RACE DEBRIEF

    The 2019 British Grand Prix was an absolute corker, as Lewis Hamilton took a record-snatching sixth win in Britain, while there were some superlative drives – and some less superlative ones – happening up and down the grid. But who impressed our panel of expert judges the most in Silverstone, and how has it impacted the overall ranking?

    HOW IT WORKS

    • Our five-judge panel assesses each driver after every Grand Prix and scores them out of 10 according to their performance across the weekend – taking machinery out of the equation

    • Our experts’ scores are then combined to produce a race score. As the season progresses, these race scores are then averaged to produce a ranking which reflects driver performance

    1 VER GBR.jpg

    Having reclaimed P1 in the Power Rankings after a storming win in Austria, Max Verstappen stays at the top after another scintillating performance in Britain. Watching him battle Charles Leclerc was a joy, as was the way he soared past Sebastian Vettel into Stowe on Lap 37, only for Vettel to soar… straight into his gearbox. That meant Verstappen finished below team mate Pierre Gasly for the first time this year – but without that, this performance had all the makings of yet another podium for the Red Bull man, meaning his average for the year remains stupendously high. Good stuff.

    2 HAM GBR.jpg

    Matching Verstappen on race score, Hamilton’s weekend wasn’t his most dominant, with the five-time champion failing to head a single session… until the last one! Yes, Hamilton’s sixth win at Silverstone, to match Alain Prost’s home wins record, was helped along by some fortunate Safety Car timing. But his hounding of his team mate at the start of the race had been inspired, while closing out the win with the fastest lap on 30-ish lap-old hard tyres was a classy move, and one which sees him raise his season average back up to a very Hamilton-esque 44.4.

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    Carlos Sainz maintains P3 in the Power Rankings, thanks to yet another classy performance by McLaren’s Spaniard. Key to Sainz claiming his third sixth place in five races was his long opening stint, which gave him track position before he impressively headed off the advances of a rejuvenated Daniel Ricciardo. So consistent is Sainz currently that since Azerbaijan back in April, he hasn’t been awarded a score lower than 41 by our judges. Muy bueno.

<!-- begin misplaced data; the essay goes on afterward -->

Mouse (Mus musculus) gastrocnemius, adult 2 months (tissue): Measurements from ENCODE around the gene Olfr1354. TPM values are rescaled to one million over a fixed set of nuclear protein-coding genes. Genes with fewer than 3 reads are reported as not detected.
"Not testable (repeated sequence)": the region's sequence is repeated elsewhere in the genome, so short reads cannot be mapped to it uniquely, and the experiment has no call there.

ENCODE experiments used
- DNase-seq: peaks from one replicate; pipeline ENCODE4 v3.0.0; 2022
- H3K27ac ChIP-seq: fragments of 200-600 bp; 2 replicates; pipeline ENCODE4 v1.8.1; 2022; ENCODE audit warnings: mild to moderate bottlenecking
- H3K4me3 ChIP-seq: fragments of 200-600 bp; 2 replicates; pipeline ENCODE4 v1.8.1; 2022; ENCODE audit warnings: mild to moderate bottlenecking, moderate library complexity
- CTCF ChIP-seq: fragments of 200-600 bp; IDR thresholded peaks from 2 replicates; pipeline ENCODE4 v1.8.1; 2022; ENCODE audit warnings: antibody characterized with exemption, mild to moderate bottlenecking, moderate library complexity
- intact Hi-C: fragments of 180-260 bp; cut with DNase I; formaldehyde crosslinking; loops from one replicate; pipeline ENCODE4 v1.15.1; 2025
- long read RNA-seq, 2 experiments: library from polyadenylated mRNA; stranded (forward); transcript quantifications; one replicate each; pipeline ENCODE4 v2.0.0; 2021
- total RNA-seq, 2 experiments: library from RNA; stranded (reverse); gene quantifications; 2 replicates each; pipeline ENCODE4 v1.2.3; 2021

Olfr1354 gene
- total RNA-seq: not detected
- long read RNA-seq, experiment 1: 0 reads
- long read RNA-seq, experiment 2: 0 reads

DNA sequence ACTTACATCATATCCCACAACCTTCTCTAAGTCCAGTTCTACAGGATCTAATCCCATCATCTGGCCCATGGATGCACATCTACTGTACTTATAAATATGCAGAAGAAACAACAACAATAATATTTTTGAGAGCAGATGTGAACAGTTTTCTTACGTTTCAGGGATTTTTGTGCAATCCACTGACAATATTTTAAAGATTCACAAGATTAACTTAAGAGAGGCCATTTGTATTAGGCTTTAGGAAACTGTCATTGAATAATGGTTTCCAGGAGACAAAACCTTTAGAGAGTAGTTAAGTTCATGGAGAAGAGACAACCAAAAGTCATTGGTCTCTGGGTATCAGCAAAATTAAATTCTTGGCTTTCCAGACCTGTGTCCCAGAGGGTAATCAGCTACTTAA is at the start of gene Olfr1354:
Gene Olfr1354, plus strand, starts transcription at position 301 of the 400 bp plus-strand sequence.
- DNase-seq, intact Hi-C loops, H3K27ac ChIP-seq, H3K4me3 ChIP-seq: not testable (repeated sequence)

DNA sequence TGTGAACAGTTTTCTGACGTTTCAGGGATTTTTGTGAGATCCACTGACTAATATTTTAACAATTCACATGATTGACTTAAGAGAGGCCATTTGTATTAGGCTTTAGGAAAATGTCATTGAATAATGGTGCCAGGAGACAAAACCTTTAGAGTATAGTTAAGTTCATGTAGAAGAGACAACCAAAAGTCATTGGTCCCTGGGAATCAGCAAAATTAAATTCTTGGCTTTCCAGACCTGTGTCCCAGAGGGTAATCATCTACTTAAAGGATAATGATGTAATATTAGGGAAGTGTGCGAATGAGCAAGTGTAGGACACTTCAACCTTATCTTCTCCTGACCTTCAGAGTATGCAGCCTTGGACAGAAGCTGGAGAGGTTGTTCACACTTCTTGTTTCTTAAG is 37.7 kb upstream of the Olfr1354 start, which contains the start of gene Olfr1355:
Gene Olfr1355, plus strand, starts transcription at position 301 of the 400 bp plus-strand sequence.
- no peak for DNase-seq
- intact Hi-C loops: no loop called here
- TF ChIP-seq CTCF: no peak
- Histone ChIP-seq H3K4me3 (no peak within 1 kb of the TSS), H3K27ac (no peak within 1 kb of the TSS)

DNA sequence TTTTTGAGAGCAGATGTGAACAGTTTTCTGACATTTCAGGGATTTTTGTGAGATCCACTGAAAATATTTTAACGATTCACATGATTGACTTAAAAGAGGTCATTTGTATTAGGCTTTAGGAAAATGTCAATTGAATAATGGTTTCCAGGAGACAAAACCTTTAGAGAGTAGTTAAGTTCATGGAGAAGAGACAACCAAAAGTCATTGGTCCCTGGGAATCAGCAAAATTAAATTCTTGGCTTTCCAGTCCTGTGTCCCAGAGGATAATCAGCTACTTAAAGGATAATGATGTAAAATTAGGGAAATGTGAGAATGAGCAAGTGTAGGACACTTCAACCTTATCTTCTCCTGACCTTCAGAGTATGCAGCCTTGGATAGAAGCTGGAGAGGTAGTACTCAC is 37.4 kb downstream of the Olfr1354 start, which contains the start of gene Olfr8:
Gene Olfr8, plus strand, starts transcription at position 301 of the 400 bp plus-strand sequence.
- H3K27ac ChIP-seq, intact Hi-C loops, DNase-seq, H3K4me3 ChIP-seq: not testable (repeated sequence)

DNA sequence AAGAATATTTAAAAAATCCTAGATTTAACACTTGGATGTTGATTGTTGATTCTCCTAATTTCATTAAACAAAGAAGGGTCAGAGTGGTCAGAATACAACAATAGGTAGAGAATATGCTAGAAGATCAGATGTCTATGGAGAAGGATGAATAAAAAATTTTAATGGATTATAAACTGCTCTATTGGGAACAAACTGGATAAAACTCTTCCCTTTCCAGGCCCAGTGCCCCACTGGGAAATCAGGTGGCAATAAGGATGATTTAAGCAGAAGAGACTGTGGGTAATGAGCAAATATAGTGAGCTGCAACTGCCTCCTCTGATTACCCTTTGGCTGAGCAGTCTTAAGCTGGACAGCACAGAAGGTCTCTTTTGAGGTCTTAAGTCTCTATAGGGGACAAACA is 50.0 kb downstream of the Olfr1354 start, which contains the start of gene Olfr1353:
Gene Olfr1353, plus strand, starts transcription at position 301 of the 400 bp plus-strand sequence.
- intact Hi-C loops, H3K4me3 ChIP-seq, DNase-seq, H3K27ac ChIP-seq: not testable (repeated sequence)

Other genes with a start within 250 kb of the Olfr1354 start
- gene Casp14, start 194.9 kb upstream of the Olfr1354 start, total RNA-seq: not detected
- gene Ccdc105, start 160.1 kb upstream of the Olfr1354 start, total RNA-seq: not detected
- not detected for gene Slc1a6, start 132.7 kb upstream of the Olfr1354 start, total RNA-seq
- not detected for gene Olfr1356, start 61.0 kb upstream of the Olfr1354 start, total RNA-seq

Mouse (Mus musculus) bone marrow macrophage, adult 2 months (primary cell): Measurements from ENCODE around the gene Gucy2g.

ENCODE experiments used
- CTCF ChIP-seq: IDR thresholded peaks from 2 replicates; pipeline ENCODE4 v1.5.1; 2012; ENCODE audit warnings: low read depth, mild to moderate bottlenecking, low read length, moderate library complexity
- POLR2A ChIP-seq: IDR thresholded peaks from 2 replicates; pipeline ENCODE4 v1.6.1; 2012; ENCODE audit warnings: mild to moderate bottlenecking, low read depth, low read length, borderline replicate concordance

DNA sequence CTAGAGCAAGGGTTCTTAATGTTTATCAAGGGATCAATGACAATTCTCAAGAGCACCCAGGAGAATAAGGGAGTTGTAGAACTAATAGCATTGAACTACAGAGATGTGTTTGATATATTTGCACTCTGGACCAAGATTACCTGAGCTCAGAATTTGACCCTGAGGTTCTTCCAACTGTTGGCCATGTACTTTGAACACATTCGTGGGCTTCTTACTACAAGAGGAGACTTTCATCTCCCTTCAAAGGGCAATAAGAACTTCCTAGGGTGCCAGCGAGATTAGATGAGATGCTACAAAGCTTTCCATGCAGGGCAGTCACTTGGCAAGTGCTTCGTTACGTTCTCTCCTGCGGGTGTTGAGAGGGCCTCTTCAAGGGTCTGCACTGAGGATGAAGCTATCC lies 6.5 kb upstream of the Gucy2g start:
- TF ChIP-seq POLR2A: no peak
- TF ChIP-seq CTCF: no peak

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    It was hard not to feel for Valtteri Bottas, after the Finn brilliantly claimed pole ahead of Hamilton – his fourth of the year, but his first since Spain in May – before leading in the opening stages and even bullishly snatching back the lead that Hamilton briefly claimed, only for the Safety Car to ultimately consign him to second place. Whether he would have held on for the win in the face of Hamilton’s ruthless pestering is a moot point. Either way, a better Bottas performance saw him claim his first 40+ Power Rankings score since Monaco to help shore up what had been a dwindling average.

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    “I got screwed over by the strategy,” bemoaned Lando Norris to his team after they opted not to pit him under the Safety Car brought out to clean up Antonio Giovinazzi’s Alfa Romeo. That was about the long and short of it, but our judges saw through Norris’ return of 11th and zero points from the race, rewarding him handsomely for what was yet another strong weekend performance. So well is the rookie performing currently, in fact, that he has the second highest average (behind Verstappen) for the past three races, at 45.3.